2.lack of vision
Where there is no vision the people will perish. Vision is what helps drive our ministry. If we don’t have a vision for how we want to accomplish the mission at hand, then we will be driving around aimlessly and never get anywhere. Having a vision helps keep your vehicle between the lines. In the context of ministry, our vehicle is our strategy/plan and without vision, those things just crash and burn. Vision is what people buy into. It’s how you grow your church’s leadership and how you maintain focus on the important things that help you arrive at your destination. So many young leaders never develop a healthy vision for their ministry. They are simply hanging on with white knuckles and hoping to arrive safely at their destination. There is a reason that the “lifespan” of a youth pastor is less than 2 years. Many of them quit and never return to the ministry again because they were overworked. I try to make it a regular habit of revisiting my vision on a yearly basis. I do this, not just for my ministry, but for all aspects of life; my personal goals, my marriage, my parenting, etc. This helps me to stay focused on what I need to do to accomplish my mission. I will post another blog that details the tools that I use to help me in this process.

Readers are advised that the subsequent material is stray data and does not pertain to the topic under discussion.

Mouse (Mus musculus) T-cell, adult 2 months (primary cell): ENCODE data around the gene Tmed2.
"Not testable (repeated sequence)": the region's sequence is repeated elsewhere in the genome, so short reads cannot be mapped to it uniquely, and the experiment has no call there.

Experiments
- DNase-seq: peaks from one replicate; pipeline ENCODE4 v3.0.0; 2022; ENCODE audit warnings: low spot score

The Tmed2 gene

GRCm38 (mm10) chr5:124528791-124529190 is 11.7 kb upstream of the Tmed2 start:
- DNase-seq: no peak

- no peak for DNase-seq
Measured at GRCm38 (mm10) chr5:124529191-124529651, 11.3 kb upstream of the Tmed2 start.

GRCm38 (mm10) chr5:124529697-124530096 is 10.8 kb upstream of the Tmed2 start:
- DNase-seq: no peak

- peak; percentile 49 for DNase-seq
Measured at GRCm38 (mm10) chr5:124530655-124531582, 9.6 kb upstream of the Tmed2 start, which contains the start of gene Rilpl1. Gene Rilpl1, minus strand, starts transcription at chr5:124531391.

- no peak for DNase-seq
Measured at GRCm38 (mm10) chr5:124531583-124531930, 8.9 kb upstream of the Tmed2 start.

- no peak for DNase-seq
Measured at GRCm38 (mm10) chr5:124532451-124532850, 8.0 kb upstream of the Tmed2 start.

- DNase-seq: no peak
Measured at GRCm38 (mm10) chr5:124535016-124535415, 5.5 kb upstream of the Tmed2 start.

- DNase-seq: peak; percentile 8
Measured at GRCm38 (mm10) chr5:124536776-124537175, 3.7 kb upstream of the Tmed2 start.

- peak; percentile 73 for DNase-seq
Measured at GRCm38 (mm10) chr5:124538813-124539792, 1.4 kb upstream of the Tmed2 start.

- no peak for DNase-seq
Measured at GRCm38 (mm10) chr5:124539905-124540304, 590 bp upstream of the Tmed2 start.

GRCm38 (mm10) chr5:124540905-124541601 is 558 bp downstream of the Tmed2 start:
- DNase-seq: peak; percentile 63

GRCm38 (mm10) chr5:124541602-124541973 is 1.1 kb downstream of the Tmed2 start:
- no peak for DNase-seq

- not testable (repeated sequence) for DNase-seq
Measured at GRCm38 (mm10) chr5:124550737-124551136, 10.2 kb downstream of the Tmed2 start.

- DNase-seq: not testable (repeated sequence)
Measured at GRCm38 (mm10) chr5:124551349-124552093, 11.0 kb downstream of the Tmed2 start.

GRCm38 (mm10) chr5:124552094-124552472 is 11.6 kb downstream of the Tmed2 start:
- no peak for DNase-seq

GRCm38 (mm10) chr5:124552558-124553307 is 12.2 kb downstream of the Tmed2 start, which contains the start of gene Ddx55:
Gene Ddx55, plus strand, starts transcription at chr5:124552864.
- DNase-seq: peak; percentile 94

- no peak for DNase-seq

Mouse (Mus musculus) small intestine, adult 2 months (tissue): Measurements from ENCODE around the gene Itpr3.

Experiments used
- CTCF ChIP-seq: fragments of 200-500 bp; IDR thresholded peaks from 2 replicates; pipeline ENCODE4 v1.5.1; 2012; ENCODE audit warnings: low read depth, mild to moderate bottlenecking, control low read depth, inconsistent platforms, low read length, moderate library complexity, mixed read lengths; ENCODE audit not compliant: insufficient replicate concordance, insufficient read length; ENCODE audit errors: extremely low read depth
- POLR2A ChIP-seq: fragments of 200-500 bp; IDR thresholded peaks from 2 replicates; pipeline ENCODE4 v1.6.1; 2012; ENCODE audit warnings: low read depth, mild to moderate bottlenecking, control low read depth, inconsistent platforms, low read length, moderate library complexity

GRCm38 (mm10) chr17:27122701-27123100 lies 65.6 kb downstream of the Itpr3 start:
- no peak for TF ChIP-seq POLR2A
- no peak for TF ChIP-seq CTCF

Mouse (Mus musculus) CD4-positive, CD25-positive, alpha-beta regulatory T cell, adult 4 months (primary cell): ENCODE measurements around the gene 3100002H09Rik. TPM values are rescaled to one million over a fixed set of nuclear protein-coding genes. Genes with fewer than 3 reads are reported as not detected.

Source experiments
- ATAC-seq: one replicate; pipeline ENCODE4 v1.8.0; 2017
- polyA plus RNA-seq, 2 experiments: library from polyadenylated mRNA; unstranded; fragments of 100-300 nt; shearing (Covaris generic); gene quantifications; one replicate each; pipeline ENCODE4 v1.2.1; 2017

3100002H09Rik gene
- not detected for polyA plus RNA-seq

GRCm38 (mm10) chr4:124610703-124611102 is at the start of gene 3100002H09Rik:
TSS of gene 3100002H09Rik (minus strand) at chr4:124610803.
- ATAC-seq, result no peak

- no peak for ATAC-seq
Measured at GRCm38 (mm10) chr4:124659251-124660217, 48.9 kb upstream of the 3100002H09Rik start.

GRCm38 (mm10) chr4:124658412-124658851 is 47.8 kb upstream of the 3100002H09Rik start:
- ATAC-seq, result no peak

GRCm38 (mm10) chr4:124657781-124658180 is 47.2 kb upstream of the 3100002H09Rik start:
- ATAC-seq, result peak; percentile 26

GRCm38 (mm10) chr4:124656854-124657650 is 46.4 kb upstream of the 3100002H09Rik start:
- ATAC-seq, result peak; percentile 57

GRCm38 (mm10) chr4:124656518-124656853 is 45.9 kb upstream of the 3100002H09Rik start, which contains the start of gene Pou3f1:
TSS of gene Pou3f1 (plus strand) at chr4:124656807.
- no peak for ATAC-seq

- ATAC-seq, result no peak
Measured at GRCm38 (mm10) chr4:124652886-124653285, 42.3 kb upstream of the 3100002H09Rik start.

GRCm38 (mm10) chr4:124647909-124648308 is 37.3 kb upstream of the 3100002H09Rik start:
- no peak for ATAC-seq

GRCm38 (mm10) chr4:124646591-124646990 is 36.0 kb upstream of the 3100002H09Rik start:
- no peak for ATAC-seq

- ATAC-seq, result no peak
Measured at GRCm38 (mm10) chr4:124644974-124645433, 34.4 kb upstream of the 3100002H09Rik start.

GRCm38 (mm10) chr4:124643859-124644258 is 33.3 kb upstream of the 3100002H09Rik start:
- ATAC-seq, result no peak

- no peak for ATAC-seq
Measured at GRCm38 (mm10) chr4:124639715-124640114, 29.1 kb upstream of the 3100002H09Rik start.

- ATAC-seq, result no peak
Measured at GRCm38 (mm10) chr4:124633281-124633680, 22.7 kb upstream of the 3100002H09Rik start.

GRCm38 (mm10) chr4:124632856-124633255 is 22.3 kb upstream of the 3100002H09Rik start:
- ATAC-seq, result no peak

3. spiritual immaturity